Employees who regularly work voluntary overtime could be eligible for additional holiday pay, following the Employment Appeal Tribunal's decision in Dudley Metropolitan Borough Council -v- Mr G Willetts and Others.

In that case, the Claimants, a group of 56 employees, were employed by the Respondent in a number of different roles in the repair and improvement of council-owned housing stock.

They argued that the pay they received for voluntary overtime should be included in the calculation of their holiday pay, saying that excluding 'payments for "voluntary" work is inconsistent with the overriding principal of EU case-law that normal remuneration must be maintained so that pay in respect of annual leave "corresponds to" remuneration while working.'

The EAT agreed with the Claimant, stating that:

'In each case the relevant element of pay must be assessed in light of the overarching principle and objective of Article 7 [of the Working Time Directive] which is to maintain normal remuneration so that holiday pay corresponds to (and is not simply broadly comparable to) remuneration while working.

…For a payment to count as “normal” it must have been paid over a sufficient period of time. Items which are not usually paid or are exceptional do not count for these purposes. But items that are usually paid and regular across time may do so'.

The EAT accepted the Claimants' position that this test had been satisfied in their case, because there were clear patterns of regular voluntary overtime, and therefore ordered that their pay for voluntary overtime should have been included within the calculation of their holiday pay.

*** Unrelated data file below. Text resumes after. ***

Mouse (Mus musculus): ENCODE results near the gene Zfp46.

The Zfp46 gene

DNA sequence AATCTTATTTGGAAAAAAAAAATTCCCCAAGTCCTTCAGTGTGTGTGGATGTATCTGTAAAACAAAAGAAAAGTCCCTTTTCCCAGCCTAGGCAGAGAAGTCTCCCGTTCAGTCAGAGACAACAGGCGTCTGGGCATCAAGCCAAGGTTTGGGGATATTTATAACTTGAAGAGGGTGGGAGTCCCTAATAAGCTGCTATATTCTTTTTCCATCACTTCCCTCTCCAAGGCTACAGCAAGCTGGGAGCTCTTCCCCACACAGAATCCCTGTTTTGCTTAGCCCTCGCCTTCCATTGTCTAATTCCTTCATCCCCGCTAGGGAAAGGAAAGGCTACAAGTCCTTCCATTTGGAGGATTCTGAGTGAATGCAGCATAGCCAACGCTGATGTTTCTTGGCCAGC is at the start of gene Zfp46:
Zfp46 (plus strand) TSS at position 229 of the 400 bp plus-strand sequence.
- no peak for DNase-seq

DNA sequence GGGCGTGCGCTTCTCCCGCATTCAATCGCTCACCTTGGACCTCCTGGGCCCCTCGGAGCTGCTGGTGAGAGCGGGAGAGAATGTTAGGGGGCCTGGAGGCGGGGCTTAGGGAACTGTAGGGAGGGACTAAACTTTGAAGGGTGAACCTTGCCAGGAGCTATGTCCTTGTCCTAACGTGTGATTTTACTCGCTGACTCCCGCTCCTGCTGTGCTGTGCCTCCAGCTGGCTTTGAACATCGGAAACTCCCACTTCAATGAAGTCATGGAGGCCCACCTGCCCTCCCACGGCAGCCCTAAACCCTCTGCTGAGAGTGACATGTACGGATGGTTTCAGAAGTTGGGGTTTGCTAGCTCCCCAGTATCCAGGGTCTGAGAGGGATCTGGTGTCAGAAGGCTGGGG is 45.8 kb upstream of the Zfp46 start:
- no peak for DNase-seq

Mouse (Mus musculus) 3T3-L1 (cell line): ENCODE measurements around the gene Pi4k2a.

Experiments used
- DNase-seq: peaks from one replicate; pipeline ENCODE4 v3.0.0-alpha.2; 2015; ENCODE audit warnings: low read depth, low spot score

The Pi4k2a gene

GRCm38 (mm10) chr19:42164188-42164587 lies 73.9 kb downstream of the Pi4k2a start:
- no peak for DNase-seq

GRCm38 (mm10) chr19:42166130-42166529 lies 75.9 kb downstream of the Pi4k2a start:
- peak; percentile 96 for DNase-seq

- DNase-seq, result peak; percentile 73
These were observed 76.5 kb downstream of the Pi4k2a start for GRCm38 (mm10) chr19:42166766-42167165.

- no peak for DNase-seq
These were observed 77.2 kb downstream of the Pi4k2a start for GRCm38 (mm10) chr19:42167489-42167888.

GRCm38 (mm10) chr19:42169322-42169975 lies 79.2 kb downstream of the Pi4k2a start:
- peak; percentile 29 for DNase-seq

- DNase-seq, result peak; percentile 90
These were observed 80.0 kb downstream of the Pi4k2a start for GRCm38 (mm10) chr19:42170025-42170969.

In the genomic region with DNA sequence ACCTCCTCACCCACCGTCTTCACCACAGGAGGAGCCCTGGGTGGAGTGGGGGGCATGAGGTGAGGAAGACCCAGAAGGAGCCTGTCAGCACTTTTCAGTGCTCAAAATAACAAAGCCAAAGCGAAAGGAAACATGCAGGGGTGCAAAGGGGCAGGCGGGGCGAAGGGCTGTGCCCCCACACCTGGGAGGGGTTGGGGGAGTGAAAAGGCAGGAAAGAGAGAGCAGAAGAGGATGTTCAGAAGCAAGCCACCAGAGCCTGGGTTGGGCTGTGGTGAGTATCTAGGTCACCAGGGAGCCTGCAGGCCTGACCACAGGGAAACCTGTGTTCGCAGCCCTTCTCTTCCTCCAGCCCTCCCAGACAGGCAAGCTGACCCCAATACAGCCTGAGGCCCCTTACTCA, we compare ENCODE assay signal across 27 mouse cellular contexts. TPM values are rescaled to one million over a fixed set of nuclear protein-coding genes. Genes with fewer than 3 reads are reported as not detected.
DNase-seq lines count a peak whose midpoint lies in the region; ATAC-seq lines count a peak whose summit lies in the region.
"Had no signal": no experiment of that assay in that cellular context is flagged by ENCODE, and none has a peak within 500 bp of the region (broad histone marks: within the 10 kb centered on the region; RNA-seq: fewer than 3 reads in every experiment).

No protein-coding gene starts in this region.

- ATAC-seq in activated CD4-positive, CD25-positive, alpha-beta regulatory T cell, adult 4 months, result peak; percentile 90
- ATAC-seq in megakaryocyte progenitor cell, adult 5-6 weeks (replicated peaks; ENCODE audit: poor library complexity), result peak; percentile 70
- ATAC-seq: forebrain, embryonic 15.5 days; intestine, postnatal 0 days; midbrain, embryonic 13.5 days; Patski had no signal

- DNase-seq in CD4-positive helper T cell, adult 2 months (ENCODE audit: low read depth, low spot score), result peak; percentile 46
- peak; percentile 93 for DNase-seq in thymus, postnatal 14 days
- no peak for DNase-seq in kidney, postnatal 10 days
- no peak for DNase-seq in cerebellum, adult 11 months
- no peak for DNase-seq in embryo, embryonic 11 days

The EAT further stressed:

'The Working Time Directive draws no distinction between work that involves tasks that are contractually required and those that are done as a consequence of volunteering to be on standby or callout or working overtime under other special or separate arrangements'.

The EAT did warn however that it 'will be for the fact-finding tribunal to determine whether it is sufficiently regular and settled for payments made in respect of it to amount to normal remuneration.' Therefore, whether or not voluntary overtime should be included in the calculation of holiday pay is a matter to be assessed on a case by case basis.

Monday's Judgment, the latest in a series of cases relating to the calculation of holiday pay, is the first legally-binding precedent on the issue of the relationship between pay for voluntary overtime and holiday pay.

We anticipate that Employment Tribunals will see an increase of unlawful deduction from wage claims with employees claiming back unpaid holiday pay, especially as claimants now do not need to pay a fee to issue an Employment Tribunal claim.

You can read the full Judgment here.